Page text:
Serine/threonine-protein kinase PAK 5 is an enzyme that in humans is encoded by the PAK5 gene.
The PAK5 enzyme is one of three members of Group II PAK family of serine/threonine kinases, and evolutionary conserved across species.
The PAK5 was initially cloned as a brain-specific kinase with a predominant expression in brain with a suggested role in neurite growth in neuronal cells. Selectivity of PAK5 signaling was recognized by its ability to stimulate the JNK kinase but not p38 or ERK kinases.
Gene and spliced variants
The PAK5 gene, the longest among the PAK family, contains a total of 12 exons of which four exons are for 5’-UTR and remaining 8 exons for protein coding(Gene from review). Alternative exon splicing of the PAK5 gene generates three transcripts, and one of the transcript encodes a 719 amino acids long protein(Gene from review). The exon splicing of the murine PAK5 gene generates three transcripts, two of which code an identical 719 amino acids long polypeptide while the 2.0-kb transcript is a non-coding RNA with retained intron.
Similar to PAK4, PAK5 consists of a kinase, a CDC42/Rac1 interactive binding (CRIB) motif.
The protein encoded by this gene is a member of the PAK family of Ser/Thr protein kinases. PAK family members are known to be effectors of Rac/Cdc42 GTPases, which have been implicated in the regulation of cytoskeletal dynamics, proliferation, and cell survival signaling. This kinase contains a CDC42/Rac1 interactive binding (CRIB) motif, and has been shown to bind CDC42 in the presence of GTP.
This kinase is predominantly expressed in brain. It is capable of promoting neurite outgrowth, and thus may play a role in neurite development. This kinase is associated with microtubule networks and induces microtubule stabilization. The subcellular localization of this kinase is tightly regulated during cell cycle progression. Alternatively spliced transcript variants encoding the same protein have been described.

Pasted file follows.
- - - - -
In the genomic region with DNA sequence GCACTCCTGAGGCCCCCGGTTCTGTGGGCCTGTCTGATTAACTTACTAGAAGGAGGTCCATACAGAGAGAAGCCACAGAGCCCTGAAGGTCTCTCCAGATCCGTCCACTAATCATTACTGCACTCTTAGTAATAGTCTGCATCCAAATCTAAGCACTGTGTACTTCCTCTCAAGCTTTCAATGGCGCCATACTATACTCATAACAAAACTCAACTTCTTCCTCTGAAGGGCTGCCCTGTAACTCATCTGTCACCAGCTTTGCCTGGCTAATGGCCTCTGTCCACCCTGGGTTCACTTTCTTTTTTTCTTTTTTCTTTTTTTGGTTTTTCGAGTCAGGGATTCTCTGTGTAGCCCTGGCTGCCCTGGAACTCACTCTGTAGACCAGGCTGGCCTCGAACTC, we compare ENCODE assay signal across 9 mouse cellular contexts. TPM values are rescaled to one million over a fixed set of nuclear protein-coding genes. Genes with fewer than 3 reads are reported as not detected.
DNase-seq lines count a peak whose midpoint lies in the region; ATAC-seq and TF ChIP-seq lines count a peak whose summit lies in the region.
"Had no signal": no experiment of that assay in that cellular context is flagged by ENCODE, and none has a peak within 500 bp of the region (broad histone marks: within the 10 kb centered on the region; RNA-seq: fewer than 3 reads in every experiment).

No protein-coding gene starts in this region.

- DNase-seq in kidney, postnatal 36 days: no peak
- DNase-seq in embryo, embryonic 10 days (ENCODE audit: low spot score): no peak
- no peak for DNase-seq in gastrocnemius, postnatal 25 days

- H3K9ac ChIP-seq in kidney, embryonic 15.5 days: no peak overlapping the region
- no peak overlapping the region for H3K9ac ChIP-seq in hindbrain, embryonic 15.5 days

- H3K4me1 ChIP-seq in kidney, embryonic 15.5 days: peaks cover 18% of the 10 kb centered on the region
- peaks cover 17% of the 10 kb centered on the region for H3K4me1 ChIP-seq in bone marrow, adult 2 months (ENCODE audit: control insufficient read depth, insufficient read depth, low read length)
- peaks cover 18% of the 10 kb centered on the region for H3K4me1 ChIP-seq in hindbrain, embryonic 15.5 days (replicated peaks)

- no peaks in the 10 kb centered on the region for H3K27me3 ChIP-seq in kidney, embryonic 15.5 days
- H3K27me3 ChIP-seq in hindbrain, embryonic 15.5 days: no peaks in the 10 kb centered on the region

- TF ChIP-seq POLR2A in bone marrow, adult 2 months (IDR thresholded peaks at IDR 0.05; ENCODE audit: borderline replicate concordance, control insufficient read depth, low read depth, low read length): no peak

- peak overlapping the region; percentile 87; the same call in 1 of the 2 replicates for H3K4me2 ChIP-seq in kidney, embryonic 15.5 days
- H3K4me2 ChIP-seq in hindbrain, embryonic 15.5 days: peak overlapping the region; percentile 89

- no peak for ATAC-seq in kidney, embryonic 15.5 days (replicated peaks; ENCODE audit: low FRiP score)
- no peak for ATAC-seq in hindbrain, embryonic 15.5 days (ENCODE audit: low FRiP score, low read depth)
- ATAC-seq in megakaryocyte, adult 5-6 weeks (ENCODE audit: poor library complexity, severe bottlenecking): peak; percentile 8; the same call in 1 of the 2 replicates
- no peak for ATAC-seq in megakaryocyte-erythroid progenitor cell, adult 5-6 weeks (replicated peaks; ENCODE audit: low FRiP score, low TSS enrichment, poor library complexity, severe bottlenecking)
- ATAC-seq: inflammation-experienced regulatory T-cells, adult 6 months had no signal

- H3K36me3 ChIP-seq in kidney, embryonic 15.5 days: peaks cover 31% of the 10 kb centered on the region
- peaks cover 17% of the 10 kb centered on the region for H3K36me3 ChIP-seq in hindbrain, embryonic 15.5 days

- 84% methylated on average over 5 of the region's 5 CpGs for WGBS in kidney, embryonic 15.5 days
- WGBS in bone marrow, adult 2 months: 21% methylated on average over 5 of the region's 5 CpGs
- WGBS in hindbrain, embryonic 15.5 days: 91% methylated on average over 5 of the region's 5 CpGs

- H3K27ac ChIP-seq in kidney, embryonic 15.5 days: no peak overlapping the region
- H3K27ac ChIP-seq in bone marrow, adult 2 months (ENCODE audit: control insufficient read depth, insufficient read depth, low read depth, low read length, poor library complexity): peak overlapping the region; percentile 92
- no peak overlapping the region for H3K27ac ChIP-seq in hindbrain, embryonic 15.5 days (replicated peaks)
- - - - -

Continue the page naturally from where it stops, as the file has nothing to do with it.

Genetic deletion of PAK5 with or without PAK6 deletion in mice has been shown to be associated with a defective locomotion, memory, and learning. PAK5 is co-expressed with DISC1, a psychosis risk gene, and the pathway is likely to be involved in modulating synapse plasticity. Physiological level of PAK5 is linked with an overall physical activity in mice as PAK5 deletion in mice has been shown to be associated with an increased activity upon amphetamine stimulation. PAK5 has been also thought to be one of genetic variants regulating gene expression (eQTL) and its expression associates with an inhibited glucose-regulated secretion of insulin in INS1 cells.
PAK5 expression is positively regulated by Aurora-A and both PAK5 and Aurora-A are co-upregulated in esophageal squamous carcinoma. The levels of PAK5 are regulated by miR-129 in hepatocacinoma cancer cells, and by the binding of the long non-coding RNA Colorectal neoplasia differentially expressed (CRNDE) to miR-186 in glioma cells.
PAK5 phosphorylates Pacsin-1 and Synaptojanin-1 and regulates synaptic vesicle trafficking. PAK5-mediated phosphorylation of GATA1 at S161 and S187 contributes to Epithelial-mesenchymal transition. PAK5 phosphorylation of p120-catenin at S288 plays a role in cytoskeleton remodeling. In addition to the cytoplasm, the PAK5 also localizes in mitochondria and phosphorylates BAD at S112. PAK5 inhibits the MARK2/Par1 activity and modulates microtubules dynamics.
PAK5 levels are upregulated in osteosarcoma, hepatocellular carcinomas, gastric cancer, glioma, esophageal squamous cell cancer, colon cancer, ovarian cancer, and breast cancer. There are also examples of gain-of-function activating PAK5 mutations in non-small-cell lung cancer lung cancer. PAK5 promotes the cell survival and sensitivity of cancer cells to chemotherapy.
The 2016 version of this article was updated by an external expert under a dual publication model. The corresponding academic peer reviewed article was published in Gene and can be cited as:
Rakesh Kumar; Rahul Sanawar; Xiaodong Li; Feng Li (19 December 2016). "Structure, biochemistry, and biology of PAK kinases". Gene. Gene Wiki Review Series. 605: 20–31. doi:10.1016/J.GENE.2016.12.014. ISSN 0378-1119. PMC 5250584. PMID 28007610. Wikidata Q38779105.
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